See it in action

![][demo-replace-binary-with-assignment]


⬆️ Go to Table of Contents

Convert For-Loop to Foreach

> 💡 Available as Quick Fix (Alt ↵)

When it's possible, it converts an old-school for-loop into a forEach() call.

See it in action

![][demo-convert-for-to-foreach]


⬆️ Go to Table of Contents

Extract Interface

> 💡 Available as Quick Fix (Alt ↵)

Extract the interface from a class.

This is very useful when you need to invert a dependency: create an interface from an existing class, so you can provide a different implementation of this interface.

See it in action

![][demo-extract-interface]


⬆️ Go to Table of Contents

Convert to Pure Component

> Not available as a Quick Fix, use the [Command Palette][command-palette] to run this one

This one is specific to React and comes from [react codemod][react-codemod].

It converts ES6 classes that only have a render() method, only have safe properties (statics and props), and do not have refs to Functional Components.

See it in action

![][demo-convert-to-pure-component]


⬆️ Go to Table of Contents

Add braces to JSX attribute

> 💡 Available as Quick Fix (Alt ↵)

This refactoring is specific to React.

It adds curly braces to a JSX string literal, converting it into a JSX expression.

See it in action

![][demo-add-braces-to-jsx-attribute]


⬆️ Go to Table of Contents

Remove braces from JSX attribute

> 💡 Available as Quick Fix (Alt ↵)

This refactoring is specific to React.

If a JSX attribute is a JSX expression containing only a string literal, it refactors the JSX expression into a string literal by removing the curly braces.

See it in action

![][demo-remove-braces-from-jsx-attribute]


⬆️ Go to Table of Contents

Configuration

Setting Description Default
abracadabra.ignoredFolders Folders where it won't propose refactorings ["node_modules", "dist", "build"]

All refactorings that appear in Quick Fix suggestions can also be disabled in [your VS Code settings][vscode-settings] 🔥 (look for Abracadabra)

Release Notes

[Have a look at our CHANGELOG][changelog] to get the details of all changes between versions.

Versioning

We follow [SemVer][semver] convention for versionning.

That means our releases use the following format:

<major>.<minor>.<patch>
  • Breaking changes bump <major> (and reset <minor> & <patch>)
  • Backward compatible changes bump <minor> (and reset <patch>)
  • Bug fixes bump <patch>

⬆️ Go to Table of Contents

Contributing

[Contributing Guide][contributing]

Read our [contributing guide][contributing] to learn about our development process, how to propose bugfixes and improvements, and how to build and test your changes to Abracadabra.

[Good First Issues][good-first-issues]

To help you get your feet wet and become familiar with our contribution process, we have a list of [good first issues][good-first-issues] that contains things with a relatively limited scope. This is a great place to get started!

⬆️ Go to Table of Contents

Contributors

Thanks goes to these wonderful people ([emoji key][all-contributors-emoji]):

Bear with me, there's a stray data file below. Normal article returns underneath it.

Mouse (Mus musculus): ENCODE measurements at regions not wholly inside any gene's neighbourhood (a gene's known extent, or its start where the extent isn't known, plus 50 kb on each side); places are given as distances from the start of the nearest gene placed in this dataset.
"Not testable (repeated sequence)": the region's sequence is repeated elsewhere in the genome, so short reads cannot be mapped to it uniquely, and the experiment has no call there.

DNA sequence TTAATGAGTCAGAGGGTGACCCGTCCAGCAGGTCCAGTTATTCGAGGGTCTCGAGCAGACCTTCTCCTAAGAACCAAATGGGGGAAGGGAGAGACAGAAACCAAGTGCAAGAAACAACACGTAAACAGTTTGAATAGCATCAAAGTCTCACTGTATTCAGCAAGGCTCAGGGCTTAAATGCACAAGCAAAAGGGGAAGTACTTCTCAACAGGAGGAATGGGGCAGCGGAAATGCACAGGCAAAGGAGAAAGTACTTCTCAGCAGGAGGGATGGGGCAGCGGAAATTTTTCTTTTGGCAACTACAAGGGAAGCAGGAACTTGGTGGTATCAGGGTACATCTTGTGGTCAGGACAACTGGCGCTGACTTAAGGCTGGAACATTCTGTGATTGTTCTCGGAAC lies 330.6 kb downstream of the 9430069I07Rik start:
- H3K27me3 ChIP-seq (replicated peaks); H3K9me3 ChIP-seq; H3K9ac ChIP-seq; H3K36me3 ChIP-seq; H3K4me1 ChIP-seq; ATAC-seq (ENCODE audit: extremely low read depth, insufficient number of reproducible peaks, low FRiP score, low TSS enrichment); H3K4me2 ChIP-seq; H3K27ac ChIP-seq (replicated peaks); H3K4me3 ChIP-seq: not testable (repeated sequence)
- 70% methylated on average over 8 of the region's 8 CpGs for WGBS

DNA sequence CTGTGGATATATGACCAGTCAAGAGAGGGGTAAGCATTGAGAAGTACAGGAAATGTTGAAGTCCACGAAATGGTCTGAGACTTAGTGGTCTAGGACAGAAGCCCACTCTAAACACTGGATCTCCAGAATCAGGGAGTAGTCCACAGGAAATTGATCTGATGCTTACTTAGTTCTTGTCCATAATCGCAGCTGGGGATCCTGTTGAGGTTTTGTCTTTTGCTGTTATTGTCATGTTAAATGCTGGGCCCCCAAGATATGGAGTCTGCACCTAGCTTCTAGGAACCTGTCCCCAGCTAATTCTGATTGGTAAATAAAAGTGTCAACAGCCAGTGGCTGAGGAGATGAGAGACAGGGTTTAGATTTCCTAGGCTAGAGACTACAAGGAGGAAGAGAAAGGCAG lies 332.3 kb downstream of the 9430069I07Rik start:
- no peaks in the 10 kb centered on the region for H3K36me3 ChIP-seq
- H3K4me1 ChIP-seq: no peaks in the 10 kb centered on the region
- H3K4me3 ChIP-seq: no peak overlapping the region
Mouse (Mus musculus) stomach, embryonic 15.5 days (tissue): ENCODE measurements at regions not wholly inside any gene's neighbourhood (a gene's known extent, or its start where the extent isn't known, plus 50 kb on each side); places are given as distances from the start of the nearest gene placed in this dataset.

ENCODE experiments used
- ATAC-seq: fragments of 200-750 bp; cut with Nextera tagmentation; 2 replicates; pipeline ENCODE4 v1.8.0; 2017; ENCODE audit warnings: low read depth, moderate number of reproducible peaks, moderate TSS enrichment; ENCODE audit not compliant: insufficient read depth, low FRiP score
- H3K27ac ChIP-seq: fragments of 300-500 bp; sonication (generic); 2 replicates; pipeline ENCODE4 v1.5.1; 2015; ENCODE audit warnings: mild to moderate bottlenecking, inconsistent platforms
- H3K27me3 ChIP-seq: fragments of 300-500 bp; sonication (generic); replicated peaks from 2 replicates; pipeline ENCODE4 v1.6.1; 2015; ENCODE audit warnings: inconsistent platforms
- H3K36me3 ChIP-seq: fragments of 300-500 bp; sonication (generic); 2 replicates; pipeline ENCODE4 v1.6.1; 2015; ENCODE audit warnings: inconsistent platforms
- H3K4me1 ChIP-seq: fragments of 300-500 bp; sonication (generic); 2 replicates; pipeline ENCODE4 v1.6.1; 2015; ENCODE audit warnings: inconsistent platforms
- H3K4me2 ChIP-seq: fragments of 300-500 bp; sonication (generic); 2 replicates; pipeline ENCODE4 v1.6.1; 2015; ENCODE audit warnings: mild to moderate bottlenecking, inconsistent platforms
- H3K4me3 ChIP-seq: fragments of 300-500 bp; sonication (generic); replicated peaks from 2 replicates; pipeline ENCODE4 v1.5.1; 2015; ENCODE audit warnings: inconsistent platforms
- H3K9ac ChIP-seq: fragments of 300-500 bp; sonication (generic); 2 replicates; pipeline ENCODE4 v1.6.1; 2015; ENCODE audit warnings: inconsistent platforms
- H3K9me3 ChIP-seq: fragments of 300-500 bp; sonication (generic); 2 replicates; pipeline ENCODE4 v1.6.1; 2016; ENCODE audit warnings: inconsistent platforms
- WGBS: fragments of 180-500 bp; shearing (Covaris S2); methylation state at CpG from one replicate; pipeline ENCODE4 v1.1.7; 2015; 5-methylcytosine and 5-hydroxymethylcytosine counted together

Nicolas Carlo

🤔 💻 📖 👀 💬

Fabien BERNARD

🤔 💻 🎨

David

🐛

GUL

🤔 💻

Alexander Rose

🤔 💻

Tim van Cleef

💻 📖

Tobias Hann

🐛 💻 📖

Jiri Spac

🐛

YuTengjing

🐛

delaaxe

🤔 💻

James Nail

🐛

Nick Ebbitt

🤔 💻 📖

Oliver Joseph Ash

🤔 🐛 💻 📖

Alberto Xamin

🤔

Sakumatti Luukkonen

🐛

Sergey Klevakin

🤔 💻

Andrew Janian

🐛

leosdad

🤔

Iuliu Pop

📖 💻 🐛

This project follows the [all-contributors][all-contributors] specification.

Contributions of any kind are welcome!

⬆️ Go to Table of Contents

Alternatives

VS Code native refactorings

VS Code ships with [basic refactoring operations][vscode-refactorings].

Pros of Abracadabra over these:

  • VS Code refactorings require you to select the code exactly. You can trigger Abracadabra as long as your cursor is in the scope, which is simpler and faster.
  • Abracadabra proposes more refactorings than the VS Code default ones.
  • Abracadabra refactorings are documented.
  • You can assign a shortcut to every Abracadabra refactoring.

Cons of Abracadabra over these:

  • Abracadabra refactorings won't be as native as VS Code ones.
  • Abracadabra refactorings are limited to JS, TS, JSX and TSX.

JS Refactor

The most popular extension for JavaScript refactoring is called [JS Refactor][js-refactor]. It provides JS automated refactorings for VS Code.

Abracadabra is quite similar. The differences are:

  • Abracadabra refactorings are more opinionated. It makes the extension smoother and faster to use (less questions asked), but might not cover some use cases.
  • Abracadabra only focus on refactorings. JS Refactor proposes code snippets and other code transformations.
  • JS Refactor has less pure "refactorings" operations.
  • Abracadabra uses VS Code Quick Fixes a lot to provide insights to the end user.
  • JS Refactor is the most popular extension for JavaScript refactoring in VS Code.

JavaScript Booster

Another JavaScript refactoring extension for VS Code is [JavaScript Booster][js-booster]. It boosts your productivity with advanced JavaScript refactorings and commands.

Abracadabra is very similar to this one. They both rely on VS Code Quick Fixes. The few differences are:

  • the proposed set of refactorings
  • JavaScript Booster has a custom "Extend/Shrink selections" feature

Why building yet another refactoring extension then?

Good question. The best move would surely have been to reach out one of the author of existing extensions to see how we could have improved them, instead of creating a new one.

But the motivations to build Abracadabra instead were:

  • starting from scratch to poke around and move fast, without risking to break things
  • scratch our own itch without having to make a case for it
  • the curiosity of solving this problem with our vision (code architecture, what a great UX would be, etc.)

For now, we have fun and do our best to build a great extension!

When we'll have more experience, we'll probably ping the authors of other extensions to see how we could consolidate our efforts for the community. That's why we encourage you to test Abracadabra and give us your feedback!


License

💁 MIT